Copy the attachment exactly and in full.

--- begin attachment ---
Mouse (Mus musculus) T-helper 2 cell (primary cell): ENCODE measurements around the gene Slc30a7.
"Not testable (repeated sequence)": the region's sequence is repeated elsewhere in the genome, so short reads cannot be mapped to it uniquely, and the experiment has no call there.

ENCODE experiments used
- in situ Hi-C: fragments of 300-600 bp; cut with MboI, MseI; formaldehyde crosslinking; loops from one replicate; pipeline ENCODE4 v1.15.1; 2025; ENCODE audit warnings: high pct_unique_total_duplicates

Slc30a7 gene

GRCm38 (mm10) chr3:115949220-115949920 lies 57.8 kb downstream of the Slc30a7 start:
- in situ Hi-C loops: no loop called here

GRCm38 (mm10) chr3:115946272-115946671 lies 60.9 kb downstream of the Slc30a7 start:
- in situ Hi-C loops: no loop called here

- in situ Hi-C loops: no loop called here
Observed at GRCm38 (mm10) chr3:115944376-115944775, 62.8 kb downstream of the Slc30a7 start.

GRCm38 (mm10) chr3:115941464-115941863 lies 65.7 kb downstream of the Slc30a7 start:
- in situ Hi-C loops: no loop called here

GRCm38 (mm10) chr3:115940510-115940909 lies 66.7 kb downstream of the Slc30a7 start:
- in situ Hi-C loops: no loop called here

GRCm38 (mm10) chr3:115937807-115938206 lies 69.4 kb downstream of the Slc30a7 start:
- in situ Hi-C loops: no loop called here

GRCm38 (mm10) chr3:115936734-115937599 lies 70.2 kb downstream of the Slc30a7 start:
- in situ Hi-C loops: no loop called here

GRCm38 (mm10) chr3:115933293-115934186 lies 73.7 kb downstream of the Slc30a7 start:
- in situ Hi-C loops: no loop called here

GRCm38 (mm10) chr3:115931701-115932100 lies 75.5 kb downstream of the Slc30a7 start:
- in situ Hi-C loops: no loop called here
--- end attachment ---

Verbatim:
Mouse (Mus musculus) T-helper 2 cell (primary cell): ENCODE measurements around the gene Slc30a7.
"Not testable (repeated sequence)": the region's sequence is repeated elsewhere in the genome, so short reads cannot be mapped to it uniquely, and the experiment has no call there.

ENCODE experiments used
- in situ Hi-C: fragments of 300-600 bp; cut with MboI, MseI; formaldehyde crosslinking; loops from one replicate; pipeline ENCODE4 v1.15.1; 2025; ENCODE audit warnings: high pct_unique_total_duplicates

Slc30a7 gene

GRCm38 (mm10) chr3:115949220-115949920 lies 57.8 kb downstream of the Slc30a7 start:
- in situ Hi-C loops: no loop called here

GRCm38 (mm10) chr3:115946272-115946671 lies 60.9 kb downstream of the Slc30a7 start:
- in situ Hi-C loops: no loop called here

- in situ Hi-C loops: no loop called here
Observed at GRCm38 (mm10) chr3:115944376-115944775, 62.8 kb downstream of the Slc30a7 start.

GRCm38 (mm10) chr3:115941464-115941863 lies 65.7 kb downstream of the Slc30a7 start:
- in situ Hi-C loops: no loop called here

GRCm38 (mm10) chr3:115940510-115940909 lies 66.7 kb downstream of the Slc30a7 start:
- in situ Hi-C loops: no loop called here

GRCm38 (mm10) chr3:115937807-115938206 lies 69.4 kb downstream of the Slc30a7 start:
- in situ Hi-C loops: no loop called here

GRCm38 (mm10) chr3:115936734-115937599 lies 70.2 kb downstream of the Slc30a7 start:
- in situ Hi-C loops: no loop called here

GRCm38 (mm10) chr3:115933293-115934186 lies 73.7 kb downstream of the Slc30a7 start:
- in situ Hi-C loops: no loop called here

GRCm38 (mm10) chr3:115931701-115932100 lies 75.5 kb downstream of the Slc30a7 start:
- in situ Hi-C loops: no loop called here